Blog Archive

Wednesday, 30 March 2016

Routine but not Mundane

I've not posted a blog post for days! I've been away for the Easter weekend but that's not much of an excuse; I had plenty of time waiting around in the airport or wherever that I could have used to make a post or two. So it's time I set out a solid structure to when I post things, not only to make things a bit more formal and professional but also to stop me procrastinating and leaving everything until tomorrow, then the next day, then the next...

I'm also going to be making more use of my YouTube account! I'll be doing a weekly vlog made of short clips from each day. Hopefully it will help me gain confidence in speaking, something I'm really bad for. Plus in a few years, having a nice record of everything I get up to will be nice for me!
I also want to do a monthly (Or twice monthly) short video, more scientific or instructional/educational, starting by talking about my favourite subject; Friendly Bacteria!

Here's the routine then:

Wednesday - Blog post published at 12pm BST

Saturday - Blog post published at 12pm BST

Sunday - The week's vlog, posted by 6pm BST

This isn't too packed in the week, but is still pretty regular and will hopefully be easy to stick to.
I'm going to schedule this for a 12pm upload tomorrow then! (As it's Tuesday today)

Have a lovely week!

Sunday, 20 March 2016

Chill-out weekend; rockpooling!

I've been really ill for way too long now, but I'm coming out of it! (Fingers crossed) I'm still taking it easy though. Yesterday was really nice out, if a little hazy, so we went for a walk along the beach. The tide was still quite far out so a lot of the rocky reefs were exposed, full of little rock-pools. It was slippery underfoot, with high risk of dipping a foot into the freezing sea (or falling and hitting jagged rocks I guess) but it was worth it; I spotted a spot of pinkish-cream among the black rocks and dark seaweed. I made my way over to it, knelt down to get a closer look and saw that it was a limpet detached from its rock, with the fleshy part facing upwards. It was dead, but the whole Lion King-style circle of life thing was happening right before me; two black spiralled shells (either sea-snails or some sort of whelk, or so I thought) were moving in to feed on the limpet's body. I thought this was cool, so stayed to watch. But to my surprise, little legs emerged from one of the shells, followed by clawed arms and two tiny eye-stalks! It was a little Hermit Crab!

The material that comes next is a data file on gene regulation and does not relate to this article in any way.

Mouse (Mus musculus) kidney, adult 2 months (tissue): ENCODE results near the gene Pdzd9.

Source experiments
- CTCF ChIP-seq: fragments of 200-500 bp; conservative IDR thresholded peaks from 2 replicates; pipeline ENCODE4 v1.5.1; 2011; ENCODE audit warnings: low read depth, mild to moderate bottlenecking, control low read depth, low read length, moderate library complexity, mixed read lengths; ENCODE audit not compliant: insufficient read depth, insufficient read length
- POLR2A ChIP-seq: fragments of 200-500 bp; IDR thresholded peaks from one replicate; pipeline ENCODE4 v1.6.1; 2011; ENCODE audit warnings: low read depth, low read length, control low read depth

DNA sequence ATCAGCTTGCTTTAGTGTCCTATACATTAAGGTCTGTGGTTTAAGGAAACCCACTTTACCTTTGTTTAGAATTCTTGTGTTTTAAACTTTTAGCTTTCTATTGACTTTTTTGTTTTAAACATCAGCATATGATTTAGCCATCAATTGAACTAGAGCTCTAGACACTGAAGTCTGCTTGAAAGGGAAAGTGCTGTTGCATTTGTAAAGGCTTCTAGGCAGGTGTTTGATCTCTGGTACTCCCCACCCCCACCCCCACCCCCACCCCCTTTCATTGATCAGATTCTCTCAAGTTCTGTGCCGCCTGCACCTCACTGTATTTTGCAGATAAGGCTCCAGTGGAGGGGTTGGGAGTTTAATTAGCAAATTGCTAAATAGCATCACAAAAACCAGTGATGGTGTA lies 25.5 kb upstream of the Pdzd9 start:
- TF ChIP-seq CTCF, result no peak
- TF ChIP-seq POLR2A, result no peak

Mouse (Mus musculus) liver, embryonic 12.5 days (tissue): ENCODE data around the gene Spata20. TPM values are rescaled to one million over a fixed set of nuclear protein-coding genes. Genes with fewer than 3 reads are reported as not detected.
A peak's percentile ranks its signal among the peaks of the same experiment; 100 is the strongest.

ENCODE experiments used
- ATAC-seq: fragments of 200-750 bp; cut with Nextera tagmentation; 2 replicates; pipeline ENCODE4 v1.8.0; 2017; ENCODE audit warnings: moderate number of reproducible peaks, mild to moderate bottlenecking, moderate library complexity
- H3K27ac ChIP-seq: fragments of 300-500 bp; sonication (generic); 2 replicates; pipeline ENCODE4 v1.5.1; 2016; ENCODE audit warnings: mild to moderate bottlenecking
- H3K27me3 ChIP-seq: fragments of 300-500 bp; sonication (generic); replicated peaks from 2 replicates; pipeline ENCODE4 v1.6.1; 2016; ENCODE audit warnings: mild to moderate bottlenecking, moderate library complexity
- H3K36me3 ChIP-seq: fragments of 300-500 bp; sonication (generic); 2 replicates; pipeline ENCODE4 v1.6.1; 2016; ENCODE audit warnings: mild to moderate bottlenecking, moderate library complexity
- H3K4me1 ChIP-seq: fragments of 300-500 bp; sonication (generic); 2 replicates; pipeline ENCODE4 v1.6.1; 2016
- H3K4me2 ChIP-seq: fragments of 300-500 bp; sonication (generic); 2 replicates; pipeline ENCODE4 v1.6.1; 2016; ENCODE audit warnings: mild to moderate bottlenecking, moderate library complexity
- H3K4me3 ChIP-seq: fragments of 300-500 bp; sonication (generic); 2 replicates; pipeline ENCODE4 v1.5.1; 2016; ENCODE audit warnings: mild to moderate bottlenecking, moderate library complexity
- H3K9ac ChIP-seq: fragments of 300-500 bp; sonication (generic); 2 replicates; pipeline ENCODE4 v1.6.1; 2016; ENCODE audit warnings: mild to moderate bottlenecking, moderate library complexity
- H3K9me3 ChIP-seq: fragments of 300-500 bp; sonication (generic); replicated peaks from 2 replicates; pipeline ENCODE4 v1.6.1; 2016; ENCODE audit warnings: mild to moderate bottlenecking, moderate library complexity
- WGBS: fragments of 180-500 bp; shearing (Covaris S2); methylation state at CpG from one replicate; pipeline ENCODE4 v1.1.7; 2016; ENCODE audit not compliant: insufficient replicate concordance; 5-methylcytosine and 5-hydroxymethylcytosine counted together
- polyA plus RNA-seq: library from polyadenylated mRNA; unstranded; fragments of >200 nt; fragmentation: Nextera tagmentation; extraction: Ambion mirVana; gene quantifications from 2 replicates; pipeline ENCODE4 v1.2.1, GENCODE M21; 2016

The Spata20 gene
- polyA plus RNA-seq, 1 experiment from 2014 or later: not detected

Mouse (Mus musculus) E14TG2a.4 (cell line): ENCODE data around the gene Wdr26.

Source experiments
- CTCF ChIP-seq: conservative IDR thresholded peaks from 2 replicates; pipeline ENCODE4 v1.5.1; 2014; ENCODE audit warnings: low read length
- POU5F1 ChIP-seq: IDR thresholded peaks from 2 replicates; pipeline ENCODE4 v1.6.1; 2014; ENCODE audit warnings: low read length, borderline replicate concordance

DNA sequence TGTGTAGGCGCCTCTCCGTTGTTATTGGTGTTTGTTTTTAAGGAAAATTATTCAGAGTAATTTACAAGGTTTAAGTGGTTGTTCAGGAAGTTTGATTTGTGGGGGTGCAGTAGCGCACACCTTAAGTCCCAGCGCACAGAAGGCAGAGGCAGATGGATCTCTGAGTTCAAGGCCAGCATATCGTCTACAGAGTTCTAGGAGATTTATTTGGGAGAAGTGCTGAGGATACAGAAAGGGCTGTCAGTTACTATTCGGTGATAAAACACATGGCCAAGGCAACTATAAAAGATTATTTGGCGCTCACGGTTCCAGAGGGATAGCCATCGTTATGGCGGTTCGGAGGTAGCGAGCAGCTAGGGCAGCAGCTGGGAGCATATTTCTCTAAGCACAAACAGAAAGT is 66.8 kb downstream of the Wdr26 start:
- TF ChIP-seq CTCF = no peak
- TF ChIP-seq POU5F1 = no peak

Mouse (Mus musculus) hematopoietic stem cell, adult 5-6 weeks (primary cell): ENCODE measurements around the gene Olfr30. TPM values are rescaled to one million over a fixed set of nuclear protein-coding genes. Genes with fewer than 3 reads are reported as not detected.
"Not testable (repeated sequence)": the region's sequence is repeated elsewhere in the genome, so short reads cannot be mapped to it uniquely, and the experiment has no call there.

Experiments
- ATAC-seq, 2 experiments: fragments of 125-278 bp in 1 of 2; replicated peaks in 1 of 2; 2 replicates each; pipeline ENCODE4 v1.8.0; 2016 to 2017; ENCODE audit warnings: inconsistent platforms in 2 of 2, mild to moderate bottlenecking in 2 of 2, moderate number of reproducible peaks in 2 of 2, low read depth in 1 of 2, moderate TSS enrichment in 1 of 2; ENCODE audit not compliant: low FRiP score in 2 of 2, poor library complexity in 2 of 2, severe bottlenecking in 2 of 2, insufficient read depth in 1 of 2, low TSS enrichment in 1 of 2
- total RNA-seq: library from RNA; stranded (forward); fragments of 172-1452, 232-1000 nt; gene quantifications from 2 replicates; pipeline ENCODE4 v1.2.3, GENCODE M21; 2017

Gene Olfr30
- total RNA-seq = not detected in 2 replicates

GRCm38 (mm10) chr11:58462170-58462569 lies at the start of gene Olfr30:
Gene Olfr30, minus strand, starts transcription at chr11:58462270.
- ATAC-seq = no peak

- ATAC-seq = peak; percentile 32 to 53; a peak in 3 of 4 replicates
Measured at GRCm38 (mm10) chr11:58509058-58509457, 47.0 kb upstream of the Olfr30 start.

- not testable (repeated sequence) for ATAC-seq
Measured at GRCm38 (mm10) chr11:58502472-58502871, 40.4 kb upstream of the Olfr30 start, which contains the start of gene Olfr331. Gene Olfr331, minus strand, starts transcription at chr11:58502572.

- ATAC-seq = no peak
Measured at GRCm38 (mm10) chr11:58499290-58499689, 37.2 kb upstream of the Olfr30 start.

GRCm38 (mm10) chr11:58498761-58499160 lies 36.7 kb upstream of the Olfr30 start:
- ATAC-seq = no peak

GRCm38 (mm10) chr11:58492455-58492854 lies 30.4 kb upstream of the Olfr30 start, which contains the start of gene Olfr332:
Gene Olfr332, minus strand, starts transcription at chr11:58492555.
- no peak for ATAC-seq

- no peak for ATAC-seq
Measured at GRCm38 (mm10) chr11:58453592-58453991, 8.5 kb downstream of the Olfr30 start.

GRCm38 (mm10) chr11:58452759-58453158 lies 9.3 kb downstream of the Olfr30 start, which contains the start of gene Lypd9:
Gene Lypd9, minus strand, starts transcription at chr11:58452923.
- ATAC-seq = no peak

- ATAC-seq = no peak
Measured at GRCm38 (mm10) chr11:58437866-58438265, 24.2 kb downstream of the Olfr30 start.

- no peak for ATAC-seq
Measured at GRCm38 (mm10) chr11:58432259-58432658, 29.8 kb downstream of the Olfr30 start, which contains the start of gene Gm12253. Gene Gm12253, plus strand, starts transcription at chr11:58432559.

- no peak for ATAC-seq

The dead limpet (blue) and the hermit crab (purple). I couldn't tell if the shell on the dead limpet was another crab or just a sea snail. There were other hermit crabs nearby though so I'm thinking a crab.

I was really excited by this development, so I called the others over to have a look (and lend me a phone to take pictures!). The water was freezing but I scooped him up to have a closer look for a second or two. As I expected, he went full-defensive mode and retreated inside his borrowed shell, waving his cute little claws menacingly at me through the opening. I didn't want to disturb him too much though so I popped him back down right where I got him from. He spent thirty seconds or so peering up at me suspiciously, but when he was satisfied that I wouldn't pick him up again he went straight back to chomping limpet.

"Put me down, mammal! I've got a busy day ahead!"

The tide was slowly making its way towards us so we went back up onto the promenade, but it was great to see nature happening right on my doorstep! I love how pretty much anywhere you look in the world, you will find little ecosystems full of fascinating organisms!

Monday, 14 March 2016

ExoMars; Liftoff!

A mission to Mars has launched today, called ExoMars. It's aiming to look for evidence of micro-organisms, which is really exciting!

It'll be doing this by looking at methane on Mars; methane breaks down in sunlight so why is it there? It's either being produced by some kind of chemical reaction between rocks and water, or by biological processes. Most methane on Earth is biological, often created by methanogenic archaea or bacteria, which are found all over the place; the bottom of the sea, deep down in the rocks of the Earth's crust, and even in rumen of cattle. Everyone knows cow burps are bad for the environment, but it's not the cows making the methane; it's bacteria!

So why do bacteria make methane? What's in it for them? They make methane by reducing carbon dioxide with hydrogen. This enables the cell to produce ATP, the same thing all cells (from bacterial to human cells) use to provide energy for all the chemical reactions they need to do. So instead of using oxygen like us (or like anaerobic bacteria) they use CO2 and make methane!

Could they be found on Mars? Yes! The conditions there would definitely support species like those found here on Earth (but obviously evolved for Martian conditions rather than Earth's), especially the extremophilic archaea and rock-dwelling organisms. If they are found there, it will create more exciting questions like are they related to life on Earth? Or did they come from a separate origin of life? Whatever happens, it will lead to really interesting missions and science in the years and decades to come. It's a really exciting time to be alive! (And to be a microbiologist!) I'll be spending the next few years eagerly awaiting the results of this mission! Good Luck team ExoMars!

Sunday, 13 March 2016

Murmuration of Starlings (and flu-based incapacitation)

I had all sorts of blog and video related plans for this weekend buuuut I came down with the 'flu so have spent it in bed (apart from a trip to the orchestra, that was awesome).